By Bob Lai, Tawcan
Special to Financial Independence Hub
It’s never too early to start looking forward. I’ve been doing this on my site for some time and doing a bunch of assumptions and simulations on what our financial independence retire early might look like.
- Our financial independence assumptions
- Our financial independence assumptions – what about taxes?
- Revisit our financial independence assumptions
I also have interviewed many Canadians who are financially independent and/or retired early in my FIRE Canada Interviews.
Having some plans on your hands is better than no plans at all. Furthermore, having some quantitative targets available will allow you to set up different financial milestones and goals each year. Doing so will help you to stay focused and work your way to achieve them.
If you aspire to retire or semi-retire earlier than most people, how much do you need to retire early at age 40, 45, 50 or 55? Thanks to my friends at Cashflows & Portfolios, I have that answer today.
‘Traditional’ retirement vs. the ‘new’ retirement
For those not familiar with Cashflows & Portfolios, it’s a site started by two long time Canadian bloggers, Mark and Joe. Mark runs My Own Advisor, which I started reading before I started this blog. Joe was the brain behind Million Dollar Journey, which I have been following for over a decade.
All three of us believe we need to retire the term: retirement. To be more specific, we believe it’s time to change the ‘traditional’ definition of retirement. It is also important to make sure you know what you’re retiring to.
Back in the day, when you turned 60 or 65, and once you had grown tired of working by already clocking decades of company time – trading those years in the workplace for your workplace pension to supplement income for your senior years.
Well, workplace pensions are dwindling and more and more, pursuing retirement in any traditional sense seems rather unhealthy today. A traditional retirement can be unhealthy physically, emotionally and financially.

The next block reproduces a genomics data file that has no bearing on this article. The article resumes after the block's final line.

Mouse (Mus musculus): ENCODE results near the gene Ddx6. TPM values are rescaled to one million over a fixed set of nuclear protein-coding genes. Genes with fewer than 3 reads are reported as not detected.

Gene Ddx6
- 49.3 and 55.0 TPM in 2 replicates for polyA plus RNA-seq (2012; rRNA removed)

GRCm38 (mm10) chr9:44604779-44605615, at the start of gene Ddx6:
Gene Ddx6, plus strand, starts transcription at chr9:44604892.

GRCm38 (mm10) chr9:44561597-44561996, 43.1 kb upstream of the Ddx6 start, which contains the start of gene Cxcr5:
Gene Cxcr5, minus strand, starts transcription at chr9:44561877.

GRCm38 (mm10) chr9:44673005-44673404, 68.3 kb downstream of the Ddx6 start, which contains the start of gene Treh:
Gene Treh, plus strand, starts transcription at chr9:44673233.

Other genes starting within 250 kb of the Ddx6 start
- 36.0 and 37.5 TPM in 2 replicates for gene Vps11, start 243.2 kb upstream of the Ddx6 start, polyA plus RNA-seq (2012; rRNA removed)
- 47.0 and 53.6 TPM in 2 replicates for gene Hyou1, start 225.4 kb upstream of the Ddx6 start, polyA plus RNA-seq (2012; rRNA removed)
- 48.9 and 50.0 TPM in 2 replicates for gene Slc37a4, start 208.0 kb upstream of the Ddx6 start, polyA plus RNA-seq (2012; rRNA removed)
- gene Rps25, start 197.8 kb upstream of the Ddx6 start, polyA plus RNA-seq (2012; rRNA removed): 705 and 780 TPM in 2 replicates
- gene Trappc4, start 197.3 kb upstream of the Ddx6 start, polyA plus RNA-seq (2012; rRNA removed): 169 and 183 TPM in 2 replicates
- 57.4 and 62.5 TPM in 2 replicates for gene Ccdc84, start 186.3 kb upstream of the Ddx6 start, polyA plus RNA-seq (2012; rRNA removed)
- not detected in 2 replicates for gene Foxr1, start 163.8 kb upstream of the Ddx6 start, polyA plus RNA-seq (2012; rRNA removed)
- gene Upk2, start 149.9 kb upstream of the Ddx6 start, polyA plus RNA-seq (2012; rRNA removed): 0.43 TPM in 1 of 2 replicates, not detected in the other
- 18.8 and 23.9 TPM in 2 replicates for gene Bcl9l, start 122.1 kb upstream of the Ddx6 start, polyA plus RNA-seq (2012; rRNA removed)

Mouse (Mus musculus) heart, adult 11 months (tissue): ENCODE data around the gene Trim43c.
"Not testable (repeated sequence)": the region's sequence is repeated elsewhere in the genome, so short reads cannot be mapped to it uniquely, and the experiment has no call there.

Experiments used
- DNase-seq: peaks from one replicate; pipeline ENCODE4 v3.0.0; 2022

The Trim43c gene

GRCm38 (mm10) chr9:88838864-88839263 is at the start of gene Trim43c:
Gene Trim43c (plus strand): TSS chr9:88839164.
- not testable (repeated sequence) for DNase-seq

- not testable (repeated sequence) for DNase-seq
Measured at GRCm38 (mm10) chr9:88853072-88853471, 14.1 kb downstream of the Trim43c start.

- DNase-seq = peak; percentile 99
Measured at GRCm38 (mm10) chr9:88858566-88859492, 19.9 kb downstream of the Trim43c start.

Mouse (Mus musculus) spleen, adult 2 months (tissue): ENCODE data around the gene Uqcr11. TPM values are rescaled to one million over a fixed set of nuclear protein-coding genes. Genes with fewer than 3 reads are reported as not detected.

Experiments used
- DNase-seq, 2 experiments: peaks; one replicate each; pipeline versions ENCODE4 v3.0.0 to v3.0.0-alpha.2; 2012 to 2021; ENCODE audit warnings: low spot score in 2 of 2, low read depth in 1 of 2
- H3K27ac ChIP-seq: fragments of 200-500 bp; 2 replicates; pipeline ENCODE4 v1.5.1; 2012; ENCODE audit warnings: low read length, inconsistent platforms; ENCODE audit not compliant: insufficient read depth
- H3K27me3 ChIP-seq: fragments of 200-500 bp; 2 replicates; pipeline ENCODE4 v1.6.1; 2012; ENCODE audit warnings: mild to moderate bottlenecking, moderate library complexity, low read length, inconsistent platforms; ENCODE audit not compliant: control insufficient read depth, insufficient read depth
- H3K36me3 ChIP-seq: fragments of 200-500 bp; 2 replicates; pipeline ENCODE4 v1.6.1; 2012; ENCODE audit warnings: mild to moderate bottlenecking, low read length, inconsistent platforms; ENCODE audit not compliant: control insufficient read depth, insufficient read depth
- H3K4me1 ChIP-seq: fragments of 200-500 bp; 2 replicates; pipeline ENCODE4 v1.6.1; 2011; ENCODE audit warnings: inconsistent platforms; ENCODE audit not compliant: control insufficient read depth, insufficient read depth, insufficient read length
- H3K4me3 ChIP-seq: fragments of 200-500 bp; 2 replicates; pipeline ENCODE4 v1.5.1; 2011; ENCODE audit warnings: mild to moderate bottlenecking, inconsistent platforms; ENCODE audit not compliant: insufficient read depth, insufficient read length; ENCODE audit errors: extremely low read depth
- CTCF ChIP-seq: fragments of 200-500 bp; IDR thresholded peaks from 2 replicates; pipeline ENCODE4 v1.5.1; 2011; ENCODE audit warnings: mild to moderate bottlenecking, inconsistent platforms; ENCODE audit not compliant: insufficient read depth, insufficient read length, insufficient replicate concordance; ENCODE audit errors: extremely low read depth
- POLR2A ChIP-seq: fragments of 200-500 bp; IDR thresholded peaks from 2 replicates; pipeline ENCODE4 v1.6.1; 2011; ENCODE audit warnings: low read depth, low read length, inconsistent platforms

On an emotional level, retirement for some could lead to social isolation. Potentially, you’ve identified and linked your self-worth to your organization, your co-workers and your manager.
Retirement means you’re leaving your workplace but the organization will undoubtedly continue to work without you being there. Unfortunately, life just works that way; it doesn’t stop for anyone. So, I believe it’s important to maintain a modest level of stimulation at any age, including retirement.
Not remaining socially engaged with other people in retirement could lead to mental health struggles.
Finally, retirement is not cheap, financially. Unless you have a workplace pension (and let’s face it, many Canadians don’t, me included!), you’ll need to rely on your disciplined, multi-decade savings rate to maximize your retirement income stream at age 40, 45, 50 or 55 – by giving up your regular paycheque.
Sure, while there are other retirement income streams to enjoy eventually, like Canada Pension Plan (CPP) and Old Age Security (OAS), many readers of this blog probably don’t want to wait until ages 60 or 65 to tap those income streams respectively.
Let’s get one point straight, it’s a privilege to be able to retire early at age 40, 45, 50 or 55. Early retirement isn’t for everyone and those who can “retire” early typically enjoy some sort of privileges in their lives. Such privileges need to be highlighted more within the FIRE community.
The reality is that you do need to have a certain level of income to build up enough assets by your 40s so your portfolio can withstand some drawdowns in the subsequent decades. A relatively high savings rate combined with a certain level of income will help and is in my opinion crucial. Continue Reading…